But he does explain how scaring the population by emphasising the negative health impacts of air pollution has helped him to win election.
On the issue of LTNs, he alleges that the vocal public opposition has been stimulated by hostile media while arguing the bulk of residents support them. How wrong he is!
He covers his recent alleged heart attack in Glasgow and it’s difficult not to conclude from the length he spends on his medical problems that he is a hypochondriac.
The book will only be of interest to those who want an explanation of how Sadiq Khan got elected as Mayor of London by scaremongering about air pollution and climate change. But he does point out the weaknesses and mistakes of his opponents. Hopefully new candidates can learn from this book.
After the Archbishop of Canterbury was fined for exceeding a 20 mph speed limit on London’s Embankment, we now have Home Secretary Suella Braverman admitting she broke a speed limit when Justice Secretary last summer. Is this a big deal that the media should be fawning over? I don’t think so.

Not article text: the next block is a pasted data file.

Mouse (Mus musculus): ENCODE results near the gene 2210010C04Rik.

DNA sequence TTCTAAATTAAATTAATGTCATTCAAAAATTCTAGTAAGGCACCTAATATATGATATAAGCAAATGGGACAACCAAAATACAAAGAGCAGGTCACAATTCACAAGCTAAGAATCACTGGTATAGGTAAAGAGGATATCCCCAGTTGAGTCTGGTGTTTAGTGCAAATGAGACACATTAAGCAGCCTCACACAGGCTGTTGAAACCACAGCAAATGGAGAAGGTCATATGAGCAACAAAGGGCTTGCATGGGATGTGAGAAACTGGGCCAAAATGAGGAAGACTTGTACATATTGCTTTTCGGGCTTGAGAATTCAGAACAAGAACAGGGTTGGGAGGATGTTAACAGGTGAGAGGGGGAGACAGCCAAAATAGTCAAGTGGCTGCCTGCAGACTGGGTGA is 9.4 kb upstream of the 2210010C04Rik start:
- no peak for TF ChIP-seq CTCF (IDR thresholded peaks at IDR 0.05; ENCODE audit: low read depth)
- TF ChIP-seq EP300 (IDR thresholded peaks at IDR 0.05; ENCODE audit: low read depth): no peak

It’s just another example of legislation that has turned speeding offences into a money-making scam by the offer of Speed Awareness Courses by the police.
The 20 mph limits that are spreading over most of London have not been set on any rational, scientific analysis of the benefits of speed limits and their enforcement. All that is happening is that responsible citizens are being prosecuted for trivial offences that have not harmed anyone.
But irrationally lower speed limits just add to the traffic congestion in London and degrade the road network.